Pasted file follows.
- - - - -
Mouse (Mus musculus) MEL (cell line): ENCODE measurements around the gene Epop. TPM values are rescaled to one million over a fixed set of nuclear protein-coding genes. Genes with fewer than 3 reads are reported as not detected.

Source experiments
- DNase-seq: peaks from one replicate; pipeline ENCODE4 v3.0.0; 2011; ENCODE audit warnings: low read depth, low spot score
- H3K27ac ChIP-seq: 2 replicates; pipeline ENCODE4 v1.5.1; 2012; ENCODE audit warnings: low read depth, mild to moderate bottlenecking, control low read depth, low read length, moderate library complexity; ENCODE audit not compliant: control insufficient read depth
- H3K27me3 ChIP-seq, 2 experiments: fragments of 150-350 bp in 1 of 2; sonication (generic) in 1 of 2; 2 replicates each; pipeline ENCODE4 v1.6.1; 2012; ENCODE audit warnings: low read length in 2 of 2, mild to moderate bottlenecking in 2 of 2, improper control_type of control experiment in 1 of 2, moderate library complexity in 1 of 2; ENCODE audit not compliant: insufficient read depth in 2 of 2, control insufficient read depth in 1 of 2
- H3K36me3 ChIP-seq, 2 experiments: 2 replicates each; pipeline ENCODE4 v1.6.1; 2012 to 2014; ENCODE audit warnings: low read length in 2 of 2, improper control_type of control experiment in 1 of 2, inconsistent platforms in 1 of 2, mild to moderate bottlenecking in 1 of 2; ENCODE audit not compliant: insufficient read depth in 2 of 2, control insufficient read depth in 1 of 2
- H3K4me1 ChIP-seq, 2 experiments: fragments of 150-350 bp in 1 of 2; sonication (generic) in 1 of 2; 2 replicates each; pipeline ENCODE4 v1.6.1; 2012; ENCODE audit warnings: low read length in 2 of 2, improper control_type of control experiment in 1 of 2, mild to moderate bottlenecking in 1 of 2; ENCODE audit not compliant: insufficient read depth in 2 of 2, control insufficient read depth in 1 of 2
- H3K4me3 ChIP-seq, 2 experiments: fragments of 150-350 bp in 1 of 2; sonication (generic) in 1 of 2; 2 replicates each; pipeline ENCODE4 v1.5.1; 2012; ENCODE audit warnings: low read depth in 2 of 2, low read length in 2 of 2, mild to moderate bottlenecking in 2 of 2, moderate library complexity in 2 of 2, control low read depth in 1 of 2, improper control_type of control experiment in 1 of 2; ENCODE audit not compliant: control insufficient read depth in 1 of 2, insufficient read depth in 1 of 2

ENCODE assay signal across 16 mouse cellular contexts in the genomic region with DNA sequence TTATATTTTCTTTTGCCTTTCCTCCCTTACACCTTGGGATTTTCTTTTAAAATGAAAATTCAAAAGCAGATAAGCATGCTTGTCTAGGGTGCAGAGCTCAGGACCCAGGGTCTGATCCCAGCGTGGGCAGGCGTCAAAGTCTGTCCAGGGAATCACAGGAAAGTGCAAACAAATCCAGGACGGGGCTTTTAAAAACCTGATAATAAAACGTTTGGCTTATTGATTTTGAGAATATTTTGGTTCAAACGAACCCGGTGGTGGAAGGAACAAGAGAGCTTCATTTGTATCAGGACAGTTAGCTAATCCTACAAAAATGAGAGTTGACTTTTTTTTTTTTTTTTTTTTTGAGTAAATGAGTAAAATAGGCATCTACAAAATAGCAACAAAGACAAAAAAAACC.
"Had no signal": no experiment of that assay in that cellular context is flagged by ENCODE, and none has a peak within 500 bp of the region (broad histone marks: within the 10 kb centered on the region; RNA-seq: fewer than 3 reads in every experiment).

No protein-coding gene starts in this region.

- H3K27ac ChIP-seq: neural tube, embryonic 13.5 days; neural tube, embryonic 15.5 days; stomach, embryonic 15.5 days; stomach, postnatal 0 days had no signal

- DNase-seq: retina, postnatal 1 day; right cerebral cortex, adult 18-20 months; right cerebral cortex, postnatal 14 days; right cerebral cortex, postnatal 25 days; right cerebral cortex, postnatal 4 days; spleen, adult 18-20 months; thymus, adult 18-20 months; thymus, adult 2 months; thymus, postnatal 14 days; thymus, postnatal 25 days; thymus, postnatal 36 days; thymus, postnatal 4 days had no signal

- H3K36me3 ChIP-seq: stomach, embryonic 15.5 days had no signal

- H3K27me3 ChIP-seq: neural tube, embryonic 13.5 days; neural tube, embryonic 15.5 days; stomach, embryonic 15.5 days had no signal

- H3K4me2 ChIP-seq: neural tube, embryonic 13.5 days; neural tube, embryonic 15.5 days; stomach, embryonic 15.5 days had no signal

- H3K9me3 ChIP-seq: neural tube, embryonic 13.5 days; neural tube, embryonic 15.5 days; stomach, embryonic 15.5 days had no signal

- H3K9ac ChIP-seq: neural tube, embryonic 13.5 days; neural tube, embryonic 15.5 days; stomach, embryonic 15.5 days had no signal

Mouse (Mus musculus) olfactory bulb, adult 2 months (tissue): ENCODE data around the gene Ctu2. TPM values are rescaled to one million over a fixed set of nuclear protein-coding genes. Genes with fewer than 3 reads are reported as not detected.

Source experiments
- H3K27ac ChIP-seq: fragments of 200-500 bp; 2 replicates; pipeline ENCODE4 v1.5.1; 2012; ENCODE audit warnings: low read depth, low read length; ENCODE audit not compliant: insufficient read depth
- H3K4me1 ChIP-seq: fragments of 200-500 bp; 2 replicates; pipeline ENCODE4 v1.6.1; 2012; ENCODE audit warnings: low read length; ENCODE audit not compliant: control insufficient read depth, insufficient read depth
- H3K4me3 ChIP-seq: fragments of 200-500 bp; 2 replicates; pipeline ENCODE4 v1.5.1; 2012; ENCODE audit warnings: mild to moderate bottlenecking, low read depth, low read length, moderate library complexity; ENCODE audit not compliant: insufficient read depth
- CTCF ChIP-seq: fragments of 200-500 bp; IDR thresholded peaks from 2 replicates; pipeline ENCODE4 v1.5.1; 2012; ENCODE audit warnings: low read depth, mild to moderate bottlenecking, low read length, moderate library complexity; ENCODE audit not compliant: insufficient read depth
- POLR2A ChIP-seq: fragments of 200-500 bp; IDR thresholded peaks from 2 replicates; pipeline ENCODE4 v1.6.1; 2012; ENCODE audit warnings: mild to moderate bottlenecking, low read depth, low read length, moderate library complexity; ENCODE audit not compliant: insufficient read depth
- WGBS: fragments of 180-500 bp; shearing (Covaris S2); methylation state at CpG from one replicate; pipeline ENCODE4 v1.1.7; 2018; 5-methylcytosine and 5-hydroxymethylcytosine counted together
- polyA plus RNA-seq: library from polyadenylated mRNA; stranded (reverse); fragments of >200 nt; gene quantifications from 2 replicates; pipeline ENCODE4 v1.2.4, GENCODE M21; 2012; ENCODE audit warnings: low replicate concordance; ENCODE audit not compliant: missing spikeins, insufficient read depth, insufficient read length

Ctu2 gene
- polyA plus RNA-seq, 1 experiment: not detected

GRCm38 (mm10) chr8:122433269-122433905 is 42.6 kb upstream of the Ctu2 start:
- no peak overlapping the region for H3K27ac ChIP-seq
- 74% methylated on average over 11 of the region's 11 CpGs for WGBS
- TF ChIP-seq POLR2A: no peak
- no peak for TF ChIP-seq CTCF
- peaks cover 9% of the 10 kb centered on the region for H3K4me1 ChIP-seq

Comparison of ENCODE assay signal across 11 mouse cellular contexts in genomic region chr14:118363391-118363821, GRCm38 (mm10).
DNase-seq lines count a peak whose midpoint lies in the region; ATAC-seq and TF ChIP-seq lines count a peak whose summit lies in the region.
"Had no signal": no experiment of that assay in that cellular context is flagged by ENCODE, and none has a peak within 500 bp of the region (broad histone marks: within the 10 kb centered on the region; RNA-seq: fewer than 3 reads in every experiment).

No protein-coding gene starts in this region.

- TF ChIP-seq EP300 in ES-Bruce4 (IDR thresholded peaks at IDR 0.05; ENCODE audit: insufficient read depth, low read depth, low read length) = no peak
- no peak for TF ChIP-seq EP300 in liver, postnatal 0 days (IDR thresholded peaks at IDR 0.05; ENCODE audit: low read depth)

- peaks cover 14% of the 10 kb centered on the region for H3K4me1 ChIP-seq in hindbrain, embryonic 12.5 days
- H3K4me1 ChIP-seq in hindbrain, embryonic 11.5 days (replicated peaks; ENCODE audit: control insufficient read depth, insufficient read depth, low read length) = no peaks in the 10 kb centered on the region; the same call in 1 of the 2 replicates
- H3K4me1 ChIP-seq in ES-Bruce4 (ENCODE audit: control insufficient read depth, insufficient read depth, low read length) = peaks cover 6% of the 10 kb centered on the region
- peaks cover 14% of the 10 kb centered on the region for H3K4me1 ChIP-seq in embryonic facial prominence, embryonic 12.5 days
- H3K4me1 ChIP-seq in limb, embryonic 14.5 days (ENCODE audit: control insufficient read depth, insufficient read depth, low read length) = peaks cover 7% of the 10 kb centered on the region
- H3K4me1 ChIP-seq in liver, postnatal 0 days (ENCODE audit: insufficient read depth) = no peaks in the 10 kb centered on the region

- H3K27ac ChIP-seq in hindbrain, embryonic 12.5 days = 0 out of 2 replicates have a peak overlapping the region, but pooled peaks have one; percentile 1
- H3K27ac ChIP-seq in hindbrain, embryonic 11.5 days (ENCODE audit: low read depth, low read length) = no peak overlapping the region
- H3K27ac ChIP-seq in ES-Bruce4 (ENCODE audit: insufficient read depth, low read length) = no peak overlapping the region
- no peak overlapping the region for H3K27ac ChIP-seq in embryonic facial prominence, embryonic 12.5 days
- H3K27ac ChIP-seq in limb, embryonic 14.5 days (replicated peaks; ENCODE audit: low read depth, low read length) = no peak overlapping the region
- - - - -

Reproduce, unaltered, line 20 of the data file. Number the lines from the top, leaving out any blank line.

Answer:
Source experiments